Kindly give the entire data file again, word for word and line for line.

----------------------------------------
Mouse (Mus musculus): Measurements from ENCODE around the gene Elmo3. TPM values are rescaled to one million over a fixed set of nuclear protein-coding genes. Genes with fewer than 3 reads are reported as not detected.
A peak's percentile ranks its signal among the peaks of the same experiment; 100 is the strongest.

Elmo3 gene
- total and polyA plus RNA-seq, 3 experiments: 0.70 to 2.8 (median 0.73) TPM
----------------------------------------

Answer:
Mouse (Mus musculus): Measurements from ENCODE around the gene Elmo3. TPM values are rescaled to one million over a fixed set of nuclear protein-coding genes. Genes with fewer than 3 reads are reported as not detected.
A peak's percentile ranks its signal among the peaks of the same experiment; 100 is the strongest.

Elmo3 gene
- total and polyA plus RNA-seq, 3 experiments: 0.70 to 2.8 (median 0.73) TPM